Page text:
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Feature #1221

More generic position mapping for selections

Added by Teemu Murtola over 6 years ago. Updated about 5 years ago.

Status:
Accepted
Priority:
Normal
Assignee:
-
Category:
selections
Target version:
Difficulty:
uncategorized
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Description

Currently, in addition to selecting individual atoms, the selection engine allows one to specify, e.g., centers-of-mass of (parts of) residues using syntax like:

res_com of resname RA RB

The analysis tools then get a list of positions (one coordinate for each residue), each of which can consist of multiple atoms. It is also possible to use the same position keywords to influence how atoms are selected based on coordinates:
res_com within 1 of resname RA RB

This selects all atoms that belong to residues whose center-of-mass is within the given distance.

These allow a lot of things, but for generic use (in particular with some coarse-graining approaches) it may be too restrictive/cumbersome to only be able to do the splitting based on residue or molecule boundaries. It would be nice to be able to specify a fully generic mapping of this sort, and have the selection engine evaluate it.

One essential part of implementing this is first specifying what "fully generic mapping" really means, and what needs to be supported. But after there is some clarity for this, the implementation should amount to:
  1. Adding unit tests for the existing functionality in selection/poscalc.*.
  2. Adding support for out-of-order mapping in the functions from selection/indexutil.* that operate on gmx_ana_indexmap_t structures (what exactly needs to be supported depends on the specification) and adding similar support in selection/poscalc.*. The main limitation to lift is that currently, the mapping is specified as a t_blocka with a limitation that the list of atoms that participate in the mapping must be ascending (i.e., if the last atom that participates in position N is M, then the first atom that can participate in position N+1 is M+1).
  3. Adding support for parsing a mapping specification and converting that into data that can be used by selection/poscalc.*. One option would be to use a set of selections for this purpose.
  4. Adding support for custom keywords for specifying the position mapping (i.e., allow one to replace res_com in the above examples with the specified custom mapping) and initializing the position calculation for the selection appropriately in this case.
  5. Add sorting of output atoms for selection keywords that select atoms based on positions (i.e., construct the output atom list based on a set of positions).

Related issues

Related to GROMACS - Task #651: Increase coverage of selection unit testsClosed01/09/2011

Associated revisions

Revision 2504ba9a (diff)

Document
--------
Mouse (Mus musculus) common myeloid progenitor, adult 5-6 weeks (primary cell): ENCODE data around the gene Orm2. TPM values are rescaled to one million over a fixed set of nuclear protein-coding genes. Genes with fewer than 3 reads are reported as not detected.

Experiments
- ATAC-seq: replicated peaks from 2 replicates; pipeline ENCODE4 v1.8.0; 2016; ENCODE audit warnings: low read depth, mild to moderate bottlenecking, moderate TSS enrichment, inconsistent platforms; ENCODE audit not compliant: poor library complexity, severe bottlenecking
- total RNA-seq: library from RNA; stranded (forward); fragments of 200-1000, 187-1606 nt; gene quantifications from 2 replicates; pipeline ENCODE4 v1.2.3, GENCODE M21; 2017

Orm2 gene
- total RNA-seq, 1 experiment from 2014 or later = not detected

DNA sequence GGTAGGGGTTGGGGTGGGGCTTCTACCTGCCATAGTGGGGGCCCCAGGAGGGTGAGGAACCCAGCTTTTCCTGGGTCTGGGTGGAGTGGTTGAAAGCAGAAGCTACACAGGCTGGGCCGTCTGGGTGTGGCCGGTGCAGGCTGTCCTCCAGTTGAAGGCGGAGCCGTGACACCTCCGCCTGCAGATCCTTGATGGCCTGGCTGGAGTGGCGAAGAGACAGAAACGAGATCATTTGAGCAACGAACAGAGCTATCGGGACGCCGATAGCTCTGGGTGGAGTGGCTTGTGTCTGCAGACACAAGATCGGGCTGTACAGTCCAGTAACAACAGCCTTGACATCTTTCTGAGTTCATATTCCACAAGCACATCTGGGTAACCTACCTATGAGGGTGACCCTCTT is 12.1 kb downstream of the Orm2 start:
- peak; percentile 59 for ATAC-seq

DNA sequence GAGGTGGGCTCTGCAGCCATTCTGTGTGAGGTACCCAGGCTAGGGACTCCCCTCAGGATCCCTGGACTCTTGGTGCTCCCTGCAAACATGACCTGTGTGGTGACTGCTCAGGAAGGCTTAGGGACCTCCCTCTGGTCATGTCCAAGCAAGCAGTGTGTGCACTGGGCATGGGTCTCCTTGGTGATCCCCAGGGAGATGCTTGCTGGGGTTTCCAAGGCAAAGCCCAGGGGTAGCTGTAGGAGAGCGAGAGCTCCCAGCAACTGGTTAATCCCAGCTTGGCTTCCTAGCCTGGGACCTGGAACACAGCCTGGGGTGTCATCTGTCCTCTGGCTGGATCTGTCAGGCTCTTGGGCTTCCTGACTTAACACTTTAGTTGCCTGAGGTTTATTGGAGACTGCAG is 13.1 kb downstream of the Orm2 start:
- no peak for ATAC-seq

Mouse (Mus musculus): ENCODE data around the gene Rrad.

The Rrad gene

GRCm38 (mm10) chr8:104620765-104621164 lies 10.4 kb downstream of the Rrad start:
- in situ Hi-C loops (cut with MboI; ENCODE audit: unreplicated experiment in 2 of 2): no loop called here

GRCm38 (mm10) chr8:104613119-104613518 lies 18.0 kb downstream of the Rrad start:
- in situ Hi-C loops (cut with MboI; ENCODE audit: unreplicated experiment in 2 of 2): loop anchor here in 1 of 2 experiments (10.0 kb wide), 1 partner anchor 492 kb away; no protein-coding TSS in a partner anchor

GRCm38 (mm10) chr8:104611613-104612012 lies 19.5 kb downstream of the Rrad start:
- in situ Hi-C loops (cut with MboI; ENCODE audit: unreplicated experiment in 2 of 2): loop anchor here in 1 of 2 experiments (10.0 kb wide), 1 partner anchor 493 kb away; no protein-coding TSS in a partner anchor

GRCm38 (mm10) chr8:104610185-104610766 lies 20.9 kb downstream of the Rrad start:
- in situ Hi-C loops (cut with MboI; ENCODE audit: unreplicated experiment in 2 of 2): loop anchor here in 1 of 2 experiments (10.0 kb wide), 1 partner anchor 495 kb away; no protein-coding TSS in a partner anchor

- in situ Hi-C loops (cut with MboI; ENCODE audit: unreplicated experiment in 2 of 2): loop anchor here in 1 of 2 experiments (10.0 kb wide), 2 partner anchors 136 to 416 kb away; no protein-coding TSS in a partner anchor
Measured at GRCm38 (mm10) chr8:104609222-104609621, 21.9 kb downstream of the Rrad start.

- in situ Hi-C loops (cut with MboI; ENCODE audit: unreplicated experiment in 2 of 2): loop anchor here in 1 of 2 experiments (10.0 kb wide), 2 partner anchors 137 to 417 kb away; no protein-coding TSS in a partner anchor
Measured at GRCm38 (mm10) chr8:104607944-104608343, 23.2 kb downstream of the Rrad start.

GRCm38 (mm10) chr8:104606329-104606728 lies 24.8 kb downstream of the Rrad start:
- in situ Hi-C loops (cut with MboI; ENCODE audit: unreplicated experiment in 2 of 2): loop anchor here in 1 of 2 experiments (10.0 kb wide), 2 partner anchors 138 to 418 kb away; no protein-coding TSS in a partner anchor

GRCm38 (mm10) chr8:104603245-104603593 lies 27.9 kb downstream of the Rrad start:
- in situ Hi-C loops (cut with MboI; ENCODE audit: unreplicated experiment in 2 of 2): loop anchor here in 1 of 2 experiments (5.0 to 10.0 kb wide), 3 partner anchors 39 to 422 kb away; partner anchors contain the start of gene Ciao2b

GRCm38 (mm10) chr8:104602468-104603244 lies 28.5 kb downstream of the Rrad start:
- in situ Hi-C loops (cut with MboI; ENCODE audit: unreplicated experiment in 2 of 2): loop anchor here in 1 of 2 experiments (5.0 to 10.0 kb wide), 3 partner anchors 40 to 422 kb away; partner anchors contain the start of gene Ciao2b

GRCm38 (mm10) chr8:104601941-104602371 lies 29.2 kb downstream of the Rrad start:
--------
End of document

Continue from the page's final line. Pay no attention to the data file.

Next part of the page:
Added by Teemu Murtola about 6 years ago

Add unit tests for selection index mapping.

Add unit tests for parts of indexutil.* that are mainly used by the
selection position calculation engine.

Add required functionality to toputils.* and update typedefs.c to
support more flexible freeing of required data structures.

Part of #651, related to #1221.

Change-Id: Ibc68ad71a4834b991820014969be46152426a9f5

Revision b6a7c327 (diff)
Added by Teemu Murtola about 6 years ago

Add unit tests for selection position calculation.

Add unit tests for most functionality of poscalc.*. These tests also
cover centerofmass.*.

Fixed two issues:
- POS_MASKONLY calculations had an inconsistent group set in the output
positions (which was visible in the selection interface, returning
incorrect set of atoms for the selection).
- Force calculation was incorrect.
These do not affect g_select, so only fixed for 5.0.

Part of #651, related to #1221.

Change-Id: I4dc6475f53fb3b1559bae9296f8c9f3e6dd14bf7

Revision 52f3ce64 (diff)
Added by Teemu Murtola almost 6 years ago

Move gmx_ana_pos_t::g into gmx_ana_indexmap_t.

Instead of storing a gmx_ana_index_t structure by reference in the
positions, embed this information in the index mapping structure, as
that is really what it is required for. This localizes the
responsibility of maintaining that state better, and allows removing
code that was there just to provide such an artificial group structure.
The logic still remains mostly the same: the array of atoms is still
stored by reference instead of copying where possible.

This also makes it simpler to handle cases where the output atoms from
the mapping would actually not equal the input group (e.g., that they
would need to be in a different order).

Prerequisite for #1221.

Change-Id: I9e3e0455d1129fd6c3dd8056b2f088114764f331

History

#1 Updated by Christoph Junghans over 6 years ago

From the coarse-graining perspective, I would say a "fully generic mapping" is a weighted sum of atom positions, maybe even with negative weights. Center of mass, charge, geometry of a molecule or residue are a subset of this.

In VOTCA we define a mapping file in xml format. A dppc lipid as an example can be found here:
https://code.google.com/p/plumx/source/browse/dppc_mapping/dppc.xml
We have beads, which are made of a set of atoms. The position of the beads are determine by a certain mapping. Though different beads can have the same mapping. The beads have types, which can be used for analysis later. Additionally the file contains topology information (bead, angle) for the coarse-grained system. We had in mind that the mapping file defines how to create cg topology out of an atomistic one.